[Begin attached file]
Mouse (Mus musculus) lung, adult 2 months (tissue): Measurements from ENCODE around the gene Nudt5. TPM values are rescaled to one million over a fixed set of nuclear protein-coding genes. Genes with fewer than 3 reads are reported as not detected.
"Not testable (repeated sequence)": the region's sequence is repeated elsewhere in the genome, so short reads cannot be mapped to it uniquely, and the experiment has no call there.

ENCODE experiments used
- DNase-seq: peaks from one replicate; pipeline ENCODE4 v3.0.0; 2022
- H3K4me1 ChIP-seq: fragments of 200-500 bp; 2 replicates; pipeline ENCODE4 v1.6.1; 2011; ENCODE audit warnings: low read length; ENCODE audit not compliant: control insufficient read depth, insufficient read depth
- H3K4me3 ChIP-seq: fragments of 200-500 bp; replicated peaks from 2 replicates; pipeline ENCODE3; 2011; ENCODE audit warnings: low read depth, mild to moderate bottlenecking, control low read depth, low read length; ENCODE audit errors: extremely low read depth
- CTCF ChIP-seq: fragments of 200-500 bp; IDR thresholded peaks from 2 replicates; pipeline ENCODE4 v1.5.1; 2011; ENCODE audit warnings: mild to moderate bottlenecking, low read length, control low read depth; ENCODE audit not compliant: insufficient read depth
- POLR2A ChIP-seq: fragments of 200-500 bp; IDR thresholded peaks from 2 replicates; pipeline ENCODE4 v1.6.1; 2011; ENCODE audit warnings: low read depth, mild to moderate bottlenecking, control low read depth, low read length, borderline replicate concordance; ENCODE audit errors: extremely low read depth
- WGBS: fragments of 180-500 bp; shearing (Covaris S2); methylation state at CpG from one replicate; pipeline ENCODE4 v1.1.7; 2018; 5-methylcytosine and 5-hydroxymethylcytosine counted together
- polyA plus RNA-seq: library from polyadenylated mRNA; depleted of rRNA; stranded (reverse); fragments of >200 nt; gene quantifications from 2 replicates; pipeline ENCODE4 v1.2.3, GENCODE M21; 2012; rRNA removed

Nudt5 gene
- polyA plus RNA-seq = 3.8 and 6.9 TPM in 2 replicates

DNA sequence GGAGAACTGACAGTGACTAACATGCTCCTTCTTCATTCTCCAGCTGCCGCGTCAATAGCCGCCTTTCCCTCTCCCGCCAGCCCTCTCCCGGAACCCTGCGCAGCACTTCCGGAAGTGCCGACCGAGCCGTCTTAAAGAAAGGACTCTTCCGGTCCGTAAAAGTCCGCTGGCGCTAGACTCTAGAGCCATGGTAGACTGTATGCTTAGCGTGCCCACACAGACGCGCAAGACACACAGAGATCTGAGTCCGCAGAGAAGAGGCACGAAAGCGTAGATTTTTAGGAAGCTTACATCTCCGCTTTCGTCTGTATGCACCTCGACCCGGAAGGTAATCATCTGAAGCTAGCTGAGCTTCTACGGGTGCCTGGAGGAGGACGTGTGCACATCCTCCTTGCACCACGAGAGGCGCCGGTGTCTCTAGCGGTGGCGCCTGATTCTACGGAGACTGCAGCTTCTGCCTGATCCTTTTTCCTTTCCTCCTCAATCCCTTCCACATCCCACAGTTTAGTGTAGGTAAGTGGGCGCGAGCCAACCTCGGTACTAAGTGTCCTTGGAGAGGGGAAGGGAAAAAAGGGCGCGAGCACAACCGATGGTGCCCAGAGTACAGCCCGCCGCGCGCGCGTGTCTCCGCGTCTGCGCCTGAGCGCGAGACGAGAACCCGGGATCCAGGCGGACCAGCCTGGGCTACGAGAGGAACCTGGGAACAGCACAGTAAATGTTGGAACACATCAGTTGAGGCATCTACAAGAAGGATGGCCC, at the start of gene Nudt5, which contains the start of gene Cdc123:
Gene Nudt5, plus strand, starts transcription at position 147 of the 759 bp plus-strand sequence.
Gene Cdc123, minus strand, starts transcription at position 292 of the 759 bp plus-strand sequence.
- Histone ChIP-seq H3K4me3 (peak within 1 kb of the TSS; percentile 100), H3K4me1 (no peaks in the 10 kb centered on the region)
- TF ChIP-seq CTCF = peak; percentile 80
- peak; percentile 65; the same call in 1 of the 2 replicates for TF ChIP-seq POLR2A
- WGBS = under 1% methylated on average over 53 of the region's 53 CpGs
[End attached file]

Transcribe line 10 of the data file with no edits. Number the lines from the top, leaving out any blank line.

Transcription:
- polyA plus RNA-seq: library from polyadenylated mRNA; depleted of rRNA; stranded (reverse); fragments of >200 nt; gene quantifications from 2 replicates; pipeline ENCODE4 v1.2.3, GENCODE M21; 2012; rRNA removed